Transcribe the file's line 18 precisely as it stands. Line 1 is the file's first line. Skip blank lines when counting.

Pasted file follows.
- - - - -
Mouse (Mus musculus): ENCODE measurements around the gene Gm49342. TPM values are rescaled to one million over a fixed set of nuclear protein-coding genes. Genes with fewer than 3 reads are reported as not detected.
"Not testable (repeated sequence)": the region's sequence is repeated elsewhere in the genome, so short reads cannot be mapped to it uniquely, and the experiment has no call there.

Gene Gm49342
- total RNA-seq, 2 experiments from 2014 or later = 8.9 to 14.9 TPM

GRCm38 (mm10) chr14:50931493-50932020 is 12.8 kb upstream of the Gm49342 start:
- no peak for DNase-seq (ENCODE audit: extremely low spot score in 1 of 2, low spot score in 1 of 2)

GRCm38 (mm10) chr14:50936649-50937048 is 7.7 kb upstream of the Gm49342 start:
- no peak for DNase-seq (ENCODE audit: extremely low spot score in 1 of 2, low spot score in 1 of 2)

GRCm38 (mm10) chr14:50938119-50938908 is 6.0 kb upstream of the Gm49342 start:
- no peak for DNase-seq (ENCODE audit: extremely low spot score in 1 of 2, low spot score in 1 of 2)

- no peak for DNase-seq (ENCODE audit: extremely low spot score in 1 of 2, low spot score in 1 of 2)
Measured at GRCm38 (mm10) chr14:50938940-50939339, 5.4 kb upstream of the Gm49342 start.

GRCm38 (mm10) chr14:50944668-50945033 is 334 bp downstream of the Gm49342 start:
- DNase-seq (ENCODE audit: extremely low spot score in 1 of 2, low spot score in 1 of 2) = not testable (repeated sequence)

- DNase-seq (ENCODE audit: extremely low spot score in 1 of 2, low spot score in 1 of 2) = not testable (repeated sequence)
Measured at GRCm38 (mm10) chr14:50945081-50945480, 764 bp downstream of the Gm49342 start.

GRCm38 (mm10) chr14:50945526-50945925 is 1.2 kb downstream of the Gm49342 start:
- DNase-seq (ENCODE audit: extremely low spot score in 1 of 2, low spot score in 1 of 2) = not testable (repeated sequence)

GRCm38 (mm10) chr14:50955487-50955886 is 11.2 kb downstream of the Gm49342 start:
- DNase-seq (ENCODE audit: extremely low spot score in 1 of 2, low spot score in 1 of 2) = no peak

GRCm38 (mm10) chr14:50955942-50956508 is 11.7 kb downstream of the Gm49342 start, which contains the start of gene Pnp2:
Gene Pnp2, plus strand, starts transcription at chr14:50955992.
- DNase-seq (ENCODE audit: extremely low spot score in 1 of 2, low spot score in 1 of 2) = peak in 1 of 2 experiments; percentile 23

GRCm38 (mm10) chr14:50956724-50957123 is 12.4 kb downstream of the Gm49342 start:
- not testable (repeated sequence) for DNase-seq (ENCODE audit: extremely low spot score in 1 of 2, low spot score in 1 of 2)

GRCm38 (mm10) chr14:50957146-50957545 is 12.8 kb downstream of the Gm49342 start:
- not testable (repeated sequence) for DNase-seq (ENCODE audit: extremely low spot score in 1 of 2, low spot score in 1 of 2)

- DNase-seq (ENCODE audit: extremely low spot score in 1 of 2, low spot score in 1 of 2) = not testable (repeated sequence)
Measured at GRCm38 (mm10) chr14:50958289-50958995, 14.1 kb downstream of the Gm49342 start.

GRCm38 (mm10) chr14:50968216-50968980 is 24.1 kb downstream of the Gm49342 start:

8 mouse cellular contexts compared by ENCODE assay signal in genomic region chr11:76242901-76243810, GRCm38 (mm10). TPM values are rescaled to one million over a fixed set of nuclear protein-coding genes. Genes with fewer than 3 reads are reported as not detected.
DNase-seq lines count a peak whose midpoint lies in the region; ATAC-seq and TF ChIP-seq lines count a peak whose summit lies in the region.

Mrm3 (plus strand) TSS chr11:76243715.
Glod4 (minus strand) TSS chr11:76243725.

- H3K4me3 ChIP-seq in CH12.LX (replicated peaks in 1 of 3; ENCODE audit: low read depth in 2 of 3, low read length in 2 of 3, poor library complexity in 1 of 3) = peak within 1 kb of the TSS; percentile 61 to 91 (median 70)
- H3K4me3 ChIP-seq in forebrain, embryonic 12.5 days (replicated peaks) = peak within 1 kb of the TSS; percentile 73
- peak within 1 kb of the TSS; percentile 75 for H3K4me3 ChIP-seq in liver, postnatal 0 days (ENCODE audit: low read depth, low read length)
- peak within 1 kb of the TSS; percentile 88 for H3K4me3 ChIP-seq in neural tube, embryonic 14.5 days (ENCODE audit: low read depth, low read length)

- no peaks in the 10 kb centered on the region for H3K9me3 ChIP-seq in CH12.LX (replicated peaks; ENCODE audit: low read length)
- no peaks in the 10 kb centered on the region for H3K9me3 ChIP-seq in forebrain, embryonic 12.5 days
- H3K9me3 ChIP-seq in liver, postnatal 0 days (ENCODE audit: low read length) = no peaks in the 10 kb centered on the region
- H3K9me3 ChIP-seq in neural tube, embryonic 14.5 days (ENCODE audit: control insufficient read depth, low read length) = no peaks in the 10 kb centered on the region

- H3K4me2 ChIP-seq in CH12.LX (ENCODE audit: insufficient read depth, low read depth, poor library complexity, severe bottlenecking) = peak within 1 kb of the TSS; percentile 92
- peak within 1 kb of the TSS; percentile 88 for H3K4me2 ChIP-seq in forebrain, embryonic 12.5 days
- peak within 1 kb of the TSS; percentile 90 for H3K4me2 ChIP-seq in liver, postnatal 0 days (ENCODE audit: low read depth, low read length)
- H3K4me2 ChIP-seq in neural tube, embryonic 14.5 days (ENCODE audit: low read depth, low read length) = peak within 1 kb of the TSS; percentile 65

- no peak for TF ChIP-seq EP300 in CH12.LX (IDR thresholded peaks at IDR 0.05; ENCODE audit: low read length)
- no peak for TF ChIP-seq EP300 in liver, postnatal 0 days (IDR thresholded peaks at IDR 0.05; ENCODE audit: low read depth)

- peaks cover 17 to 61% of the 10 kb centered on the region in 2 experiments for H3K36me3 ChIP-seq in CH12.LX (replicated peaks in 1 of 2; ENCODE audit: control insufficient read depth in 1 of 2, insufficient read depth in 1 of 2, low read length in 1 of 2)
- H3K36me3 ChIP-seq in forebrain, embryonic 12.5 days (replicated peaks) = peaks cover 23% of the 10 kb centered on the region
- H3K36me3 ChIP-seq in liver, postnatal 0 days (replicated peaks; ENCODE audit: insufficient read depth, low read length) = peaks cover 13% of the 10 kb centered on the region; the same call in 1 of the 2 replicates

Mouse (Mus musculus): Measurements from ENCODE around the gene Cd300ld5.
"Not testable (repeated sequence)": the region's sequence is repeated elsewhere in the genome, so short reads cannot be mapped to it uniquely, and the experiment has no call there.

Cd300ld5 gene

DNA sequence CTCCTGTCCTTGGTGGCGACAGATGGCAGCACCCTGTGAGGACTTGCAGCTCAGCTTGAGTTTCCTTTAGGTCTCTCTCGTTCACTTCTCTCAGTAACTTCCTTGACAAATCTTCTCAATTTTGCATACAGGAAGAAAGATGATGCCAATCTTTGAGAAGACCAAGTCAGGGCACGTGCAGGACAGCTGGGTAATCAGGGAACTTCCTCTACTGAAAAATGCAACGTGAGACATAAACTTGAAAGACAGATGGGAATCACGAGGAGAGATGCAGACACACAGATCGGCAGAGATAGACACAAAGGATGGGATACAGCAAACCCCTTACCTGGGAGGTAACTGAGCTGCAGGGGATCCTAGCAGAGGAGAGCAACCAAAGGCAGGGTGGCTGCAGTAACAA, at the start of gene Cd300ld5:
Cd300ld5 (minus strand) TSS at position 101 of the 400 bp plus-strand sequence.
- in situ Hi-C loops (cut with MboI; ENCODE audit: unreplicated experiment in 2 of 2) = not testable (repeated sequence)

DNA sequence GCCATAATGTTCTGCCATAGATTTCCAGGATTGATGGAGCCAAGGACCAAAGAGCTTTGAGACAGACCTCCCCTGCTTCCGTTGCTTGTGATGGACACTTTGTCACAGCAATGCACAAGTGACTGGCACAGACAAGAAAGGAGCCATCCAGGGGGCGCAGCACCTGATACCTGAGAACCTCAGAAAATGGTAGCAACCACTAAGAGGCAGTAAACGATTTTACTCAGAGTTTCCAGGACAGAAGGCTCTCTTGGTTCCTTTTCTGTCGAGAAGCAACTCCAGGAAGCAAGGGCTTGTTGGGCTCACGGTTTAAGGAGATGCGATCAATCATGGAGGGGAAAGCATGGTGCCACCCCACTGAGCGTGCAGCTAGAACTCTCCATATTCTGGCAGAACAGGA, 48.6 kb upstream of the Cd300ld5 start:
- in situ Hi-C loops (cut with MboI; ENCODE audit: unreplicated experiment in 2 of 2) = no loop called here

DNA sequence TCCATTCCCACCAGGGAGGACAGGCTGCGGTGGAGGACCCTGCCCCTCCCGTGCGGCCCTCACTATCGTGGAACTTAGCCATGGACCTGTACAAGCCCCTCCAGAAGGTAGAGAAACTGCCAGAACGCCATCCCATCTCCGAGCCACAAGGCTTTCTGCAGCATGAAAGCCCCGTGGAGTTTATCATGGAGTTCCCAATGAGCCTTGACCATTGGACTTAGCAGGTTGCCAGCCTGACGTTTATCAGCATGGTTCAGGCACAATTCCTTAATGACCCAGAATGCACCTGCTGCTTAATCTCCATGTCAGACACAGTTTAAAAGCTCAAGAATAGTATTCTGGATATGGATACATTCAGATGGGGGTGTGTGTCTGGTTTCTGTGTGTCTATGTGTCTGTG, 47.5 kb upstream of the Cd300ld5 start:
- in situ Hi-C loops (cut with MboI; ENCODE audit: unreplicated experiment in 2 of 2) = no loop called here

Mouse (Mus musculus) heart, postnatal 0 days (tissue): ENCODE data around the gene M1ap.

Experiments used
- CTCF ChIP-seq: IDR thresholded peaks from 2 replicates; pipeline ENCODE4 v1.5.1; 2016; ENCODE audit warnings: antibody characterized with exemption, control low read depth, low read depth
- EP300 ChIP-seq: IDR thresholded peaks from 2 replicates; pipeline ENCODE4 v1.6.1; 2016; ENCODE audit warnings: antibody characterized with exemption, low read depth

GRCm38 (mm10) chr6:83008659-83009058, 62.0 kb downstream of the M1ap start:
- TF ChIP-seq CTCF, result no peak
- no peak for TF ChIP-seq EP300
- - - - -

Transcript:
- DNase-seq (ENCODE audit: extremely low spot score in 1 of 2, low spot score in 1 of 2) = not testable (repeated sequence)